by imprisonment for a term exceeding one year;
to ship or transport in interstate or foreign commerce, or possess in
or affecting commerce, any firearm or ammunition; or to receive any
firearm or ammunition which has been shipped or transported in interstate
or foreign commerce.


find Defendant guilty beyond a reasonable doubt. United States v. Hanzlicek, 187
F.3d 1228, 1239 (10th Cir. 1999).
For purposes of 922(g)(1), possession includes both actual and
constructive possession. United States v. Mills, 29 F.3d 545, 549 (10th Cir.
1994). In order to establish constructive possession, the government must show
that Defendant knowingly [had] ownership, dominion, or control over the [gun]
and the premises where it [was] found. Taylor, 113 F.3d at 1144-45 (citing
Mills, 29 F.3d at 549). Where the defendant is the sole occupant of the place
where the firearm is discovered, constructive possession may be inferred from
that fact alone. United States v. Hishaw, 235 F.3d 565, 571 (10th Cir. 2000).
However, where, as here, there is evidence of joint occupancy of the place where
the firearm is found, some connection or nexus between the defendant and the
firearm must be shown in order to establish his ownership, dominion and control
over it. Mills, 29 F.3d at 549. This showing is made if the evidence support[s]
at least a plausible inference that the defendant had knowledge of and access to
the weapon. Id. at 550 (quotation omitted).
As Defendant points out, he had been driving the truck with the camper on
it for over a year, the truck was registered to him, and he had even pawned the
truck and camper and redeemed them from the pawn shop. Appellants Open. Br.
at 18. In addition, a total of three pieces of mail addressed to Defendant were

found in the truck and camper, including a recent phone bill which was found in
the sleeping area where the firearm was found. The bed had a slept in look, and
we think it unlikely that one could sleep on the mattress without being aware of
the gun underneath. A video camera containing footage of Defendant with the
truck and camper was also found in the camper.
Lewis testimony at trial buttressed the evidence found in the truck and
camper. He identified the gun at trial and stated that he had seen Defendant with
the gun, that Defendant had claimed ownership and that he had stored it for him.
Defendant retrieved the gun from Lewis in the Spring of 1999 and put it in his
truck. Lewis identified the truck and camper involved as Defendants.
After carefully reviewing the record, we conclude that when the foregoing
evidence is viewed in the light most favorable to the government, it supports at
least a plausible inference that the defendant had knowledge of and access to the
weapon. Mills, 29 F.3d at 550. Accordingly, we hold that the evidence in the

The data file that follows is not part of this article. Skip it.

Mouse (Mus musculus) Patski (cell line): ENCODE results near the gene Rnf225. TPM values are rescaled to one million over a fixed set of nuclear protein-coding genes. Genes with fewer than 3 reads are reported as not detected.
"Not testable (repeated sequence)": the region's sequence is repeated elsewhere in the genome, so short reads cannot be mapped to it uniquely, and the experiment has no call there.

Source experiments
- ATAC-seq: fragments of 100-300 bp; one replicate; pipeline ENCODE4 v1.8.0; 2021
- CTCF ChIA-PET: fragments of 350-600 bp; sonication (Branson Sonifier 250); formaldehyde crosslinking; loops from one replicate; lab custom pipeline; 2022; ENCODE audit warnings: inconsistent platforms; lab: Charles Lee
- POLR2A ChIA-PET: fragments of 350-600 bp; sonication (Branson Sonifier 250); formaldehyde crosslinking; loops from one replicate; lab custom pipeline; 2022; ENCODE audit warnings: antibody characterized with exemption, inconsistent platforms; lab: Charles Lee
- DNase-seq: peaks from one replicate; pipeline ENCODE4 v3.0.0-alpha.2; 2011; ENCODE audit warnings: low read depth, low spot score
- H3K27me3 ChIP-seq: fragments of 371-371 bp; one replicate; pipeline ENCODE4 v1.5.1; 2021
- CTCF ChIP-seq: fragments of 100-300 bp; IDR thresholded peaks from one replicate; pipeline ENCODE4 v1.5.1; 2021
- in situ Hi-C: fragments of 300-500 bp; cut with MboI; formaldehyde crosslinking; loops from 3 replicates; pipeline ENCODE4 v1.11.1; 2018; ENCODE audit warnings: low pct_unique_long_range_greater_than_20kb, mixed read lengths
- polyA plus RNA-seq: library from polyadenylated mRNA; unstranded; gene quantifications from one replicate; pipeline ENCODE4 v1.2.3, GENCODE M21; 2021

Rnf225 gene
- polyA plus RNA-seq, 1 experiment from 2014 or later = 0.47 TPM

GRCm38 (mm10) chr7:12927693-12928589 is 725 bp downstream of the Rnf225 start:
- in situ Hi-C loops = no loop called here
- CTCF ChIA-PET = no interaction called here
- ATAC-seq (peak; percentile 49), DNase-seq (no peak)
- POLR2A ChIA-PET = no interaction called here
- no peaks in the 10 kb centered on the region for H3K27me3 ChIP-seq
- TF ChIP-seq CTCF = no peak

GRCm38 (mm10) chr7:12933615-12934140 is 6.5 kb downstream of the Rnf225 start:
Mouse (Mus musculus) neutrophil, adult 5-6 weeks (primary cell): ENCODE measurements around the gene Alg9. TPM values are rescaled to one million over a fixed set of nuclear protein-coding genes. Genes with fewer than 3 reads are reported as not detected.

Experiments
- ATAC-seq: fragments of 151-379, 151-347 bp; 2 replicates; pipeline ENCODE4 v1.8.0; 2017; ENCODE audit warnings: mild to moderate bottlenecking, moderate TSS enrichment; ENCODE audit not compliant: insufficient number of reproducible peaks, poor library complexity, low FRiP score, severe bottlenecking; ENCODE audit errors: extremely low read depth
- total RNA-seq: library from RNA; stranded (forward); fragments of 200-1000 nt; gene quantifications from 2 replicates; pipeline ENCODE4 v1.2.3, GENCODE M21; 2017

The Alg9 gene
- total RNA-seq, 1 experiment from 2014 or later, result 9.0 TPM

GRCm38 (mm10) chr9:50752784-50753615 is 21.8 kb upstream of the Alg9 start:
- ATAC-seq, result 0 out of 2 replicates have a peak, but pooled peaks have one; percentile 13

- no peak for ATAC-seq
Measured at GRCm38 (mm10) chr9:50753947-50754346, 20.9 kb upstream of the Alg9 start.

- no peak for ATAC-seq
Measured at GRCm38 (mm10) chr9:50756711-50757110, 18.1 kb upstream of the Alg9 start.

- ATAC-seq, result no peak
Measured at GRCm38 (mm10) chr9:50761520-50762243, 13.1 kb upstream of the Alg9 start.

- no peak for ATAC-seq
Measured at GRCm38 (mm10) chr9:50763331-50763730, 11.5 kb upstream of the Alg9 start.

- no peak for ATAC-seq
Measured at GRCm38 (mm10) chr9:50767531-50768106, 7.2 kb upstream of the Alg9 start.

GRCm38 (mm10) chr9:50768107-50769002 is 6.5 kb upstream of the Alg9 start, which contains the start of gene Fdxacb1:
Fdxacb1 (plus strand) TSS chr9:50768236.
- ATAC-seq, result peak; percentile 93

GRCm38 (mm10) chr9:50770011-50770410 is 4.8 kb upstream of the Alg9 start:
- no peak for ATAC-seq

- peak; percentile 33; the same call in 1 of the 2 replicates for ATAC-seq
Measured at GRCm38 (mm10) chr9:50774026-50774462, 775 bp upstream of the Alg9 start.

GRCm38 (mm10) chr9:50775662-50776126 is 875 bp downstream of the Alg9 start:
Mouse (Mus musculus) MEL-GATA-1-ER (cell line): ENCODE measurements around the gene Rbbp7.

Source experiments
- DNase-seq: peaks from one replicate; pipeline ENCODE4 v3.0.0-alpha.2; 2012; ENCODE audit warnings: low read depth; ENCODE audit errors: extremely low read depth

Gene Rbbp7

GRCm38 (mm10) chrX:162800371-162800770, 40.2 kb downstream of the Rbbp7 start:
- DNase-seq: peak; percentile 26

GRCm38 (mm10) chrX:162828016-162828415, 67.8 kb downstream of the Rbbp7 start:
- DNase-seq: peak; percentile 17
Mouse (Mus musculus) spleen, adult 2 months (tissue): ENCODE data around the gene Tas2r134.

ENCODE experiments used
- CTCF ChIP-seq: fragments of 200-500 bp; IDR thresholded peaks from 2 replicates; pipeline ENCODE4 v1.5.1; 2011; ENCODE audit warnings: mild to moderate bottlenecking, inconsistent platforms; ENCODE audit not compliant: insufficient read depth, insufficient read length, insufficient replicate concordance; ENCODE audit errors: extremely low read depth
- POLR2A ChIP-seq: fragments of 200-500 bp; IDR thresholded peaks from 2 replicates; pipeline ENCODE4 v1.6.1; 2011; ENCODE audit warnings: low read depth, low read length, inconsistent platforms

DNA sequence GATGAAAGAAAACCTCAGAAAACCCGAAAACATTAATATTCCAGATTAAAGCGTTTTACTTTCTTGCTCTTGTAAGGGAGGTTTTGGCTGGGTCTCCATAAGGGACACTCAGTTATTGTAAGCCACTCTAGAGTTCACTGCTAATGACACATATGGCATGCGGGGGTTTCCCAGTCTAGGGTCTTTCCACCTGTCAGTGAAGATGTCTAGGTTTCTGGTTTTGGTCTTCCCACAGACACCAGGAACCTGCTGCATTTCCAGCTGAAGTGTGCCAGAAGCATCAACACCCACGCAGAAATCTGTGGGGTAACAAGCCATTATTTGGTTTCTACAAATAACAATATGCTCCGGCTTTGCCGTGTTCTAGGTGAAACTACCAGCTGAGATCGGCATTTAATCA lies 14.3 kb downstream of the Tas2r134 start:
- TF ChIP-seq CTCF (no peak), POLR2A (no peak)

record provides an adequate basis from which a reasonable jury could find that
Defendant constructively possessed the assault rifle beyond a reasonable doubt.


C. Admission of Evidence
Finally, Defendant argues that the district courts admission of the
testimony of Aaron Lewis was error because that testimony was inadmissible
under Fed. R. Evid. 404(b). Since no objection to Lewis testimony was raised at
trial, we review for plain error. United States v. Deters, 184 F.3d 1253, 1258
(10th Cir. 1999). We will reverse under the plain error standard only if
admitting [Lewis testimony] placed the underlying fairness of the entire trial in
doubt or otherwise adversely affected Defendants substantial rights. United
States v. Rosario Fuentez, 231 F.3d 700, 708 (10th Cir. 2000) (quotation omitted).
Rule 404(b) states that [e]vidence of other crimes, wrongs, or acts is not
admissible to prove the character of a person in order to show action in
conformity therewith. It may, however, be admissible for other purposes such as
proof of motive, opportunity, intent, preparation, plan, knowledge, identity, or
absence of mistake. Fed. R. Evid. 404(b). However, [i]t is well settled that
Rule 404(b) does not apply to other act evidence that is intrinsic to the crime
charged. United States v. OBrien, 131 F.3d 1428, 1432 (10th Cir. 1997). In
other words, evidence that is directly probative of an element of the charged
crime is not covered by Rule 404(b). United States v. Green, 175 F.3d 822, 831
(10th Cir. 1999).


As stated above, Lewis testified that he saw Defendant with the gun, kept it
for him for several months, and returned it to him in the Spring of 1999. Lewis
did not say that he saw Defendant with a gun, but that he saw him with the
actual weapon Defendant is charged with possessing. Lewis was able to
specifically identify the gun because of its laser scope and unusual stock. He
stated that he was familiar with that type of gun because he owned one, albeit a
less fancy version. After reviewing Lewis testimony, we conclude that it was
direct evidence of the possession element of the charged crime, and therefore, not
Rule 404(b) evidence. Because Defendant only challenges the admission of
Lewis testimony under that rule, his challenge must fail. Accordingly, we hold
that the district court did not plainly err by admitting Lewis testimony.

For the foregoing reasons, Defendants conviction is AFFIRMED.
Stephen H. Anderson
Circuit Judge